Every new web service you create using visual studio comes with a predefined namespace like this:

[WebService(Namespace = "http://tempuri.org/")]

My web service will run at different clients, and on different domains, so because of this I don't know the domain upfront during development, also I don't want to have to edit this file, each time I deploy to a new client.

What exactly should the value of Namespace be? It seems like a web address, but that doesn't make sense to me.

up vote 12 down vote accepted

It's kind of ironic but the best answer is under : http://tempuri.org/


Each XML Web Service needs a unique namespace in order for client applications to distinguish it from other services on the Web. By default, ASP.Net Web Services use http://tempuri.org/ for this purpose. While this suitable for XML Web Services under development, published services should use a unique, permanent namespace.

Your XML Web Service should be identified by a namespace that you control. For example, you can use your company's Internet domain name as part of the namespace. Although many namespaces look like URLs, they need not point to actual resources on the Web.

For XML Web Services creating using ASP.NET, the default namespace can be changed using the WebService attribute's Namespace property. The WebService attribute is applied to the class that contains the XML Web Service methods. Below is a code example that sets the namespace to "http://microsoft.com/webservices/":

public class MyWebService {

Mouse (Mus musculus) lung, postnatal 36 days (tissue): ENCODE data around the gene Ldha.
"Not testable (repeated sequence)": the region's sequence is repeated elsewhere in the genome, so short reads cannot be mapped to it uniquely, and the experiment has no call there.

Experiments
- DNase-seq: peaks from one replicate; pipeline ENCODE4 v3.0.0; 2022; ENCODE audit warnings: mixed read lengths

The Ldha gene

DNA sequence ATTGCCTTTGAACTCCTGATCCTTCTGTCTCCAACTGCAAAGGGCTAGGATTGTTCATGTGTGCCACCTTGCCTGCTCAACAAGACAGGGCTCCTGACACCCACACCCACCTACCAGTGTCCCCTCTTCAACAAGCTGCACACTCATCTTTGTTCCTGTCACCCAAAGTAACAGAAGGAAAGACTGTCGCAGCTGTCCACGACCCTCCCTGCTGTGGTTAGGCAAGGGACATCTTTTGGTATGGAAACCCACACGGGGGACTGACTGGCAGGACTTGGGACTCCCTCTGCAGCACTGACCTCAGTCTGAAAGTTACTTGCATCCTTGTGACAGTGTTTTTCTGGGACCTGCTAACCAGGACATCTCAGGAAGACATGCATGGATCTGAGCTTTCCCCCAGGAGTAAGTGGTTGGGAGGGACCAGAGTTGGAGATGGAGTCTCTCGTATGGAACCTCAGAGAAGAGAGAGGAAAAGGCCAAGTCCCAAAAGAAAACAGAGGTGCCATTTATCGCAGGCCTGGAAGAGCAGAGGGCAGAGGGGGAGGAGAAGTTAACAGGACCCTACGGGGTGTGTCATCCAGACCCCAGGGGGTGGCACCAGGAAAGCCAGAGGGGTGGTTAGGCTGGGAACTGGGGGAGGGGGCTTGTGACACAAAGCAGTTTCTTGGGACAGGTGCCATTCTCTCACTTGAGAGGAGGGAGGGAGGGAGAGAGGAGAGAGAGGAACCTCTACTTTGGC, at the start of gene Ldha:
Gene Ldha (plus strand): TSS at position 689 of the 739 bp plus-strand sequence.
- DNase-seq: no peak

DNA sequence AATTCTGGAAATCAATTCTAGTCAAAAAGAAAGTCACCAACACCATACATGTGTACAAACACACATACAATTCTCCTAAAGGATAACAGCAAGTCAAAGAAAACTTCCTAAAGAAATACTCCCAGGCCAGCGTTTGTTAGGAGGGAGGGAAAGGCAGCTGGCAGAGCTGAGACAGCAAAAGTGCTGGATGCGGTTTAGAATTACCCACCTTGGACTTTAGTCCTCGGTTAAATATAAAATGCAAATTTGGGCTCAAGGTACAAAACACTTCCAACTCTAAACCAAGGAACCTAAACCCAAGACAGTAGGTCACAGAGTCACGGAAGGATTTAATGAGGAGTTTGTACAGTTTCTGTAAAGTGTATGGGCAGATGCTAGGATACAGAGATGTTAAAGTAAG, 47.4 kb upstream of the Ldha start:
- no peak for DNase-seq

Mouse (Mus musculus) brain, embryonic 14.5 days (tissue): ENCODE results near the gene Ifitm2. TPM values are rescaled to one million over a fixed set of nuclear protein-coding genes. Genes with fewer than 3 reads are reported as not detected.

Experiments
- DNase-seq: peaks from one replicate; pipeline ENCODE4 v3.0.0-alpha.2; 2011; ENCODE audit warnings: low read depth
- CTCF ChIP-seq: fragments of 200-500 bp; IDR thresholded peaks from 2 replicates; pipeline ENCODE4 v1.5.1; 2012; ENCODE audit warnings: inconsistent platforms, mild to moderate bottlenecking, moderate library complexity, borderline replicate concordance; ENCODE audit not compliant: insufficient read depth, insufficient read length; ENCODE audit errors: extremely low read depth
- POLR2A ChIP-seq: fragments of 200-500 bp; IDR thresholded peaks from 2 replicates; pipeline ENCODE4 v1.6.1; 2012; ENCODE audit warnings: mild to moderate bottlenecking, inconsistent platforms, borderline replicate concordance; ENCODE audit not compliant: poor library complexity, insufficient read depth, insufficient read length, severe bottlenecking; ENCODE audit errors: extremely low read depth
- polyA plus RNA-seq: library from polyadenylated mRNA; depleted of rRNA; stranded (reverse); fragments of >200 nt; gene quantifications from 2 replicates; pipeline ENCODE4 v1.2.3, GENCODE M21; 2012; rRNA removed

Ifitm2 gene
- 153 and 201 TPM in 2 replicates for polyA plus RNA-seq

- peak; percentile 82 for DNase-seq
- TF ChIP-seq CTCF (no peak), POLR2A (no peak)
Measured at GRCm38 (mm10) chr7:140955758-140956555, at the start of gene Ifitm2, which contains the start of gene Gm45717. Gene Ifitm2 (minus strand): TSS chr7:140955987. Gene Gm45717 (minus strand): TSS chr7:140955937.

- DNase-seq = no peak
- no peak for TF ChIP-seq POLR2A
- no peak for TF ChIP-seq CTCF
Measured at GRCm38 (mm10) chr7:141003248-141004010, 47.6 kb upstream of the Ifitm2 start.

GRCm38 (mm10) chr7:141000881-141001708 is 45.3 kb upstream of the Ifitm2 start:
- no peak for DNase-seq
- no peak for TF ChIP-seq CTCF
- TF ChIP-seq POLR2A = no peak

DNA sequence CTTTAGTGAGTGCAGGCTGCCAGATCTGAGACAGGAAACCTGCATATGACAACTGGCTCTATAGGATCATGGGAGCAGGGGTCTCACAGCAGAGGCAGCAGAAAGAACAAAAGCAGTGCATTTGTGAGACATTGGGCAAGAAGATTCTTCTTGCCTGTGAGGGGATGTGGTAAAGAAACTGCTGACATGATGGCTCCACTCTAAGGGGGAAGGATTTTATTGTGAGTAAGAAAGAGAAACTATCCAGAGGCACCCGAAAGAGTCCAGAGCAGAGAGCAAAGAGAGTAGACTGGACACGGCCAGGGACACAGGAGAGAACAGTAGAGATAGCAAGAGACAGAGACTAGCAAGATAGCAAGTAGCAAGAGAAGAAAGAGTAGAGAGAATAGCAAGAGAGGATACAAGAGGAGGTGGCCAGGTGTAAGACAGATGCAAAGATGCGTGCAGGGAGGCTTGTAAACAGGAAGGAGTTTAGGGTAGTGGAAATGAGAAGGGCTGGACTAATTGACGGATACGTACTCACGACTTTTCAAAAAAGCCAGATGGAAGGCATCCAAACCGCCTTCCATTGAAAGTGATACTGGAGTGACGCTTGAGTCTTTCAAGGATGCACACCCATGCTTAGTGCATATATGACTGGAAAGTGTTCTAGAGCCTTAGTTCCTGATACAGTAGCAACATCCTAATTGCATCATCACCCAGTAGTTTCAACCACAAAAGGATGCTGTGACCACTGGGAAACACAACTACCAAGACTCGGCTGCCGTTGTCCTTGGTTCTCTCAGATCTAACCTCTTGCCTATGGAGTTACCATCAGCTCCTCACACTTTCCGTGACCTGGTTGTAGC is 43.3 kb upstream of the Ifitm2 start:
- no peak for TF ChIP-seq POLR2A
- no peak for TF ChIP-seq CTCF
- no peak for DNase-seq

// implementation
  • +1 and accepted answer - Lol - excuse the humor, but what if your company is too poor to afford a domain name ? :) JK – JL. Mar 8 '10 at 16:25
  • Is there a way to completely omit it? When trying to consume it with AS3 using XML class - you have to append the namespace to everything, as described here: actionscript.org/forums/showthread.php3?t=184708, and it's pretty annoying... – Yuval A. May 21 '12 at 0:24
  • Ok, if you do [WebService(Namespace = null)] in the asmx.cs file, it is omitted... (For anyone wanting to know...) – Yuval A. May 21 '12 at 0:33
  • I'm sorry, but after a day (in where it worked) - it throws out a "can't be NULL" exception. – Yuval A. May 22 '12 at 15:19
  • unfortunately http://tempuri.org/ redirects to Bing – Sumit Joshi Feb 22 at 9:29

Put in your domain, as developer ;)

it is basically used as resource identifier to schemata. But it seems to ahve no real use except being "part of the standard".

  • Do I need to have the http:// bit - or can I just name it anything? – JL. Mar 8 '10 at 16:21

http://tempuri.org is an example of an "XML Namespace". In this case, it happens to be the location of a page on the Web, but in general, an XML Namespace is just a text string in the form of a URI.

XML namespaces are for the purpose of making the names of XML nodes unique. The canonical example is to make sure that your Book element and the Book element of another service are of two different types and do not conflict with each other. That's the reason to use your company's domain name as part of the namespace, if possible. Your company's domain name will be unique. Presumably you are in control of all namespaces that use your company's domain name, so your company can make sure that there are no conflicts within the company - the uniqueness of domain names makes sure there is no conflict among domain names.

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